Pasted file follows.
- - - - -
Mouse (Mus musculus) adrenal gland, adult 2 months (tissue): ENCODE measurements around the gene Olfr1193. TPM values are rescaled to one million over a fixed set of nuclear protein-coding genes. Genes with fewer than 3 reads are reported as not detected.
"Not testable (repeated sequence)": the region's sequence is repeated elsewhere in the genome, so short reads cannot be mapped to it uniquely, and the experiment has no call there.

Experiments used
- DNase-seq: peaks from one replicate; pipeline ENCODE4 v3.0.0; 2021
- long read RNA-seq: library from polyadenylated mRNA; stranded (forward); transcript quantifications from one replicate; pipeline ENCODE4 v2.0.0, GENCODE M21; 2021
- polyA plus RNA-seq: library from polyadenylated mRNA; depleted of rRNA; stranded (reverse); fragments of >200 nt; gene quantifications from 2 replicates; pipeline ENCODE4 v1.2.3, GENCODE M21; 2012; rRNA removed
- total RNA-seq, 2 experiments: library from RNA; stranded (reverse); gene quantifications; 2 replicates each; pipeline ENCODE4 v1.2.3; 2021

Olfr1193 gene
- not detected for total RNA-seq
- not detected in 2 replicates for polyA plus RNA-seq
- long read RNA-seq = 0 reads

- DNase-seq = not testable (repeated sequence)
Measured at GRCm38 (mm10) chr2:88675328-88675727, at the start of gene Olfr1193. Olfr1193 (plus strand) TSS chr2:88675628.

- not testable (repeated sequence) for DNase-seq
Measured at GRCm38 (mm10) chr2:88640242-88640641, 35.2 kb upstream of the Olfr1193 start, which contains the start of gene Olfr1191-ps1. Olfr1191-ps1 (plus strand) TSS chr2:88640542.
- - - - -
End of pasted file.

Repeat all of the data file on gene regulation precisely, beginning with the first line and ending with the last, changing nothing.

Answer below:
Mouse (Mus musculus) adrenal gland, adult 2 months (tissue): ENCODE measurements around the gene Olfr1193. TPM values are rescaled to one million over a fixed set of nuclear protein-coding genes. Genes with fewer than 3 reads are reported as not detected.
"Not testable (repeated sequence)": the region's sequence is repeated elsewhere in the genome, so short reads cannot be mapped to it uniquely, and the experiment has no call there.

Experiments used
- DNase-seq: peaks from one replicate; pipeline ENCODE4 v3.0.0; 2021
- long read RNA-seq: library from polyadenylated mRNA; stranded (forward); transcript quantifications from one replicate; pipeline ENCODE4 v2.0.0, GENCODE M21; 2021
- polyA plus RNA-seq: library from polyadenylated mRNA; depleted of rRNA; stranded (reverse); fragments of >200 nt; gene quantifications from 2 replicates; pipeline ENCODE4 v1.2.3, GENCODE M21; 2012; rRNA removed
- total RNA-seq, 2 experiments: library from RNA; stranded (reverse); gene quantifications; 2 replicates each; pipeline ENCODE4 v1.2.3; 2021

Olfr1193 gene
- not detected for total RNA-seq
- not detected in 2 replicates for polyA plus RNA-seq
- long read RNA-seq = 0 reads

- DNase-seq = not testable (repeated sequence)
Measured at GRCm38 (mm10) chr2:88675328-88675727, at the start of gene Olfr1193. Olfr1193 (plus strand) TSS chr2:88675628.

- not testable (repeated sequence) for DNase-seq
Measured at GRCm38 (mm10) chr2:88640242-88640641, 35.2 kb upstream of the Olfr1193 start, which contains the start of gene Olfr1191-ps1. Olfr1191-ps1 (plus strand) TSS chr2:88640542.